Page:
The entire northern hemisphere is experiencing a sustained period of warming that is unprecedented in the past millennium, a study has found.
A review of a range of temperature records, from tree rings and ice cores to historical documents, has found that at no time since the 9th century have temperatures been so consistently high. The study, published in the journal Science, found that the late 20th century was the warmest period for the northern hemisphere since at least 800AD, eclipsing the well-known medieval warm period when vines were cultivated successfully in northern Europe and the Vikings exploited the ice-free seas to colonise Greenland.
Timothy Osborn and Keith Briffa, climate scientists from the University of East Anglia in Norwich, analysed 14 sets of temperature records from America, Europe and East Asia. Each record covered a relatively wide region, such as northern Sweden or the low countries of the Netherlands and Belgium, and extended back at least several centuries.
Seasonal surface melt extent on the Greenland Ice Sheet has been observed by satellite since 1979 and shows an increasing trend. The melt zone, where summer warmth turns snow and ice around the edges of the ice sheet into slush and ponds of meltwater, has been expanding inland and to record high elevations in recent years (source: Arctic Impacts of Arctic Warming, Cambridge Press, 2004).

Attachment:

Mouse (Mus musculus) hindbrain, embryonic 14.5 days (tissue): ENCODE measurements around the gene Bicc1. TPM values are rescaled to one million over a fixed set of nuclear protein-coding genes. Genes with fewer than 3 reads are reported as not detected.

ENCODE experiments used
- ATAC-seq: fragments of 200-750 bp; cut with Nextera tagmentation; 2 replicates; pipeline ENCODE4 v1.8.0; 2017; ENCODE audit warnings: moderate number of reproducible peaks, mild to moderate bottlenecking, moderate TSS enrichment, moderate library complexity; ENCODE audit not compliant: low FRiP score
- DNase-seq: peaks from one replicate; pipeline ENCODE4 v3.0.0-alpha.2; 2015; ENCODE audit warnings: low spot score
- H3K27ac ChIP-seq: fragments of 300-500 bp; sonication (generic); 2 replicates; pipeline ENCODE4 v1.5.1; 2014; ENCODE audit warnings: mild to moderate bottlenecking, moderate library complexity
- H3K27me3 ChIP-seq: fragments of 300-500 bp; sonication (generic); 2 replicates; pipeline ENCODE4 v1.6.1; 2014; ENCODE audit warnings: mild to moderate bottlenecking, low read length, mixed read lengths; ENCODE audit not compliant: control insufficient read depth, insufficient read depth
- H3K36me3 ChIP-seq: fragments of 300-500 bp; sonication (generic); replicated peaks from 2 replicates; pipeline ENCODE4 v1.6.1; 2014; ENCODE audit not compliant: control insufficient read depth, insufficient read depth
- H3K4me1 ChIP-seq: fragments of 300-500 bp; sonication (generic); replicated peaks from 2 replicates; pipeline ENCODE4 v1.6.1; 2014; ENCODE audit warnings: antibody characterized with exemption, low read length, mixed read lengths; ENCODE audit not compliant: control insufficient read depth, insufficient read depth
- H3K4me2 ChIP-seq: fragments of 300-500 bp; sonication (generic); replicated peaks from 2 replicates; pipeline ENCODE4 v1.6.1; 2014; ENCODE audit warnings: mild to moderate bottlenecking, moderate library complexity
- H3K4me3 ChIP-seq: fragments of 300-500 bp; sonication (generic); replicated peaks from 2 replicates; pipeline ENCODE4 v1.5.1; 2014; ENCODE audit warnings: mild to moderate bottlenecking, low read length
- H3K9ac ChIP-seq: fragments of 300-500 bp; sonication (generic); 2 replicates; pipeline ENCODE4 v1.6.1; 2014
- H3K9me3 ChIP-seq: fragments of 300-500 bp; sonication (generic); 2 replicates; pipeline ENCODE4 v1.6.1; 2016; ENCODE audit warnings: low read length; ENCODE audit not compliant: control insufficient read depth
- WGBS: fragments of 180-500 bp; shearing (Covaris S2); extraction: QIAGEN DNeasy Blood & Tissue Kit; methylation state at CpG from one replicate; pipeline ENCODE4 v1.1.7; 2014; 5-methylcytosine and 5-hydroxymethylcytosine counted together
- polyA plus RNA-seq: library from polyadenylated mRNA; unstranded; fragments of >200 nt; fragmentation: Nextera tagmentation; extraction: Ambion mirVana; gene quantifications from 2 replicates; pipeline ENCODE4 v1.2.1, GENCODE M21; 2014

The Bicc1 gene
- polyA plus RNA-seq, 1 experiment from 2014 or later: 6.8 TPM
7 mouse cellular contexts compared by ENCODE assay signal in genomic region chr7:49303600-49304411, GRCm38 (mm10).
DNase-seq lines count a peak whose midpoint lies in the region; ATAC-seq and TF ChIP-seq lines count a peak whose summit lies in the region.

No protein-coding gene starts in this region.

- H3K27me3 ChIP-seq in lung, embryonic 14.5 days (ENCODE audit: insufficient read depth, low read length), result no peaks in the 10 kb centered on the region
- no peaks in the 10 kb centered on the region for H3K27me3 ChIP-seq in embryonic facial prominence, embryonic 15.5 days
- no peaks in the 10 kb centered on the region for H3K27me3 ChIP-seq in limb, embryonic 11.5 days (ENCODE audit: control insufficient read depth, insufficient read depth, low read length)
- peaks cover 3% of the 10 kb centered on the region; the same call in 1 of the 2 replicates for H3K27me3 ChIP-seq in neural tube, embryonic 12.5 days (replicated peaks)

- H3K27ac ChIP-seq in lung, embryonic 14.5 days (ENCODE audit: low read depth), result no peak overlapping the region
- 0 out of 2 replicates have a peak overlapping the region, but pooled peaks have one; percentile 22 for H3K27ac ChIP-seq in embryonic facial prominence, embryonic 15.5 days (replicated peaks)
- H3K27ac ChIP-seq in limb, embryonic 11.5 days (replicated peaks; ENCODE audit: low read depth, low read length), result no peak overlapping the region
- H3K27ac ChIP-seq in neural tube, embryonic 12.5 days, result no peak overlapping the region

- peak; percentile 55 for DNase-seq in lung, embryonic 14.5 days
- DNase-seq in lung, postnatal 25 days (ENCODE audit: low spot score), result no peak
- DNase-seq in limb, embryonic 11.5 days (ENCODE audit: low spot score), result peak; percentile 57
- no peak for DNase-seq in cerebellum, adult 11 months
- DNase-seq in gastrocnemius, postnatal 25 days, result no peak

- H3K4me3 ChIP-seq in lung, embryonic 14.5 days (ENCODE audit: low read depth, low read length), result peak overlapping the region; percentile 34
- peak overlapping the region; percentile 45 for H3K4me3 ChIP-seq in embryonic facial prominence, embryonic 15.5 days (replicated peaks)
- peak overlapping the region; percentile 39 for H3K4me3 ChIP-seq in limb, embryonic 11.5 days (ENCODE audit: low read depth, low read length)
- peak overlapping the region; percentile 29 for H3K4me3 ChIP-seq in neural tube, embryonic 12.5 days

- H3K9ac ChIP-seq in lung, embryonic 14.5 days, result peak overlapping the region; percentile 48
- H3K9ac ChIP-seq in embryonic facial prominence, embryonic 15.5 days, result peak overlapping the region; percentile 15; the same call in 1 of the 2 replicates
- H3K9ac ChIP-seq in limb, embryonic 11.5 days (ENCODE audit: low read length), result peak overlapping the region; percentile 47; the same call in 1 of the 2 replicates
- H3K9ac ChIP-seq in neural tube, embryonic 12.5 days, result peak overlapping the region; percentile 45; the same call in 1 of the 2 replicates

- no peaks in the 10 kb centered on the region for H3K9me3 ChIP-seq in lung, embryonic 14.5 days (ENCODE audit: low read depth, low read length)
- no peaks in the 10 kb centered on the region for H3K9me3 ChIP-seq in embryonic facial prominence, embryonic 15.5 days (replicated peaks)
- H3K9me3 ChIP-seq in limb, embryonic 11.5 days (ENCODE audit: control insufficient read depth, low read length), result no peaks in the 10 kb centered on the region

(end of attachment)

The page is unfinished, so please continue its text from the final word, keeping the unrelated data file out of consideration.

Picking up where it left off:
Ten of the 14 records were based on tree-ring data, which went back as far as 800AD, one measured ice cores from Greenland, one involved historical documents from Europe and one covered the chemical composition of sea shells on the east coast of the US. The final set of records came from China and Japan and used a variety of records, from ice cores to historical documents.
"Our results show that, during the late 20th century, warming affected the entire northern hemisphere and that at no point in the past 1,000 years has the northern hemisphere experienced the same widespread warming," Dr Osborn said.
The study showed that the medieval warm period ran from about 890 to 1170 and that this was later followed by a significant period of cooling between 1580 and 1850, which included the period known as the "little ice age" when frost fairs were held on the River Thames.
"The key conclusion was that the 20th century stands out as having unusually widespread warmth, compared to all of the natural warming and cooling episodes during the past 1,200 years," Dr Osborn said.
Climate scientists have in the past found evidence to suggest that the late 20th century was warmer than at any time in the past millennium but this study is the first to look at a variety of temperature records from across the entire northern hemisphere.
© 2006 Independent News and Media Limited